Do I think any of this will ever happen?

Perhaps but probably only when it is too late. DS

Friday, April 03, 2009

Tyler Perry, America's Auteur

David Seaton's News Links
I was perusing The Guardian the other morning looking for articles about the G-20 for a press dossier, when I stumbled On this about the American actor, writer and director Tyler Perry:
Why is the man ranked by the business magazine Forbes as the third top-earning black artist in America, with a personal income of $125m (£87m) a year, also described by Forbes as the "best kept secret in movie-making"? Why is he a virtual unknown outside America, while even within the US, he is regularly panned by critics or, worse, utterly ignored by them? Why, in return, has he turned his back on mainstream Hollywood, shunning the big studios, refusing to screen his films for critics, barely marketing them to wider audiences?
Why indeed?

Here are Perry's numbers from Entertainment Weekly:
Number of Tyler Perry Films: 7
Number of Films That Have Opened at No. 1 or No. 2: 6
Combined Domestic Gross: $356 mil
Living outside the states, Tyler Perry was completely off my radar, but I get the impression that he could also be completely off the radar of almost any white person actually living inside the United States today.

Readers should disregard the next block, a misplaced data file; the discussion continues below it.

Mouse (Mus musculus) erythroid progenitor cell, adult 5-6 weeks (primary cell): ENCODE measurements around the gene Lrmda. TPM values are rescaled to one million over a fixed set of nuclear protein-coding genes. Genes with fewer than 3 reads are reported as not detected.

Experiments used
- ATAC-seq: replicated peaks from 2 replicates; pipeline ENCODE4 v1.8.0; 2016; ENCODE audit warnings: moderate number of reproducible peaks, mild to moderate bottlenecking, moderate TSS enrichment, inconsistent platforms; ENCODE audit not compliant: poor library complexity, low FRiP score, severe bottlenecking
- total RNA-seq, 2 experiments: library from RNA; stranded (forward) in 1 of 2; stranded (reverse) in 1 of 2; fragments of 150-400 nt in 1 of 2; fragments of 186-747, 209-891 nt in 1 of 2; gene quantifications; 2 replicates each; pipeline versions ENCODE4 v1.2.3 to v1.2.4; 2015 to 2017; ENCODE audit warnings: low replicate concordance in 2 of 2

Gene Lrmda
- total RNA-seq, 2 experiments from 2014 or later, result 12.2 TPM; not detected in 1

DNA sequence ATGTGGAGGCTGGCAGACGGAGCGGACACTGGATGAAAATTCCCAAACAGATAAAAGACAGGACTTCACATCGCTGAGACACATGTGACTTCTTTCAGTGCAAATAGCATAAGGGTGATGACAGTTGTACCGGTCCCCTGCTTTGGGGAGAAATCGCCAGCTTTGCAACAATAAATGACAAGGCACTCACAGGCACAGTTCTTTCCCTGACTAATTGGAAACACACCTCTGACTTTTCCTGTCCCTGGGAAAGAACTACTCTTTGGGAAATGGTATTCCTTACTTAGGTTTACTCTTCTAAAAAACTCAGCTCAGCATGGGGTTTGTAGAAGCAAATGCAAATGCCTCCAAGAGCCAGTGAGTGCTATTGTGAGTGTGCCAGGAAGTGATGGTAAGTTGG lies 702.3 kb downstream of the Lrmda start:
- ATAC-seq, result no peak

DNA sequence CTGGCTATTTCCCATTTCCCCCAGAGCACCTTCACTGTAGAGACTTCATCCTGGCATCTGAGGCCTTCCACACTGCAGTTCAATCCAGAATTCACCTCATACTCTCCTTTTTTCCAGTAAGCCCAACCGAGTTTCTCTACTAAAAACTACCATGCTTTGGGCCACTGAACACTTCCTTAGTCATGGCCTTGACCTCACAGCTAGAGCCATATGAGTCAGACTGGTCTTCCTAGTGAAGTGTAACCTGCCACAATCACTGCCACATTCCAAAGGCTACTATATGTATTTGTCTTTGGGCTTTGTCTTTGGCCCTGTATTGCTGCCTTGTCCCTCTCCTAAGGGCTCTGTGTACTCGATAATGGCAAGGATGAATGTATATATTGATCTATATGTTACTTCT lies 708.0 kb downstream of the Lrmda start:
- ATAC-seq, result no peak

It seems that he is literally worshiped by working class African-Americans, but is a bit of an embarrassment for upwardly mobile members of that community.
Todd Boyd, an expert on race and popular culture at the University of Southern California, draws a connection between the stereotypes of black people perpetrated by Hollywood in the days of legal segregation and Perry's caricatures. "Black people were portrayed as slow and dumb; they scratched when they didn't itch, laughed when they weren't funny. They were buffoonish. "Tyler Perry has taken a number of those stereotypes and owned them - reinterpreting them for a new era. The difference is they used to be perpetrated by white Hollywood studio bosses. Now we have an African-American getting rich off them."
Of course the difference is that nowadays black people are doing the laughing, not white people, and black people are making Perry rich, not white people. Perry proves that African-Americans enjoy seeing themselves stereotyped by an African-American in ways that would not be acceptable in white hands. That is probably the biggest and certainly the most crucially important difference between Tyler Perry and say, Freeman Gosden and Charles Correll.

I watched some very crude, but very fresh and very funny Perry/Madea videos on Youtube and the first thing that came to my mind was that Perry's Madea was doing "Moms Mabley" with a pistol. Moms Mabley was a legendary comedienne, doyenne of the "chitlin circuit", the theaters and night clubs like Harlem's Apollo that catered exclusively to African-American audiences.

So much of America's exportable culture, its image, especially it's music, language, sports and fashion, or practically anything joyous it sends to the world, is of African-American origin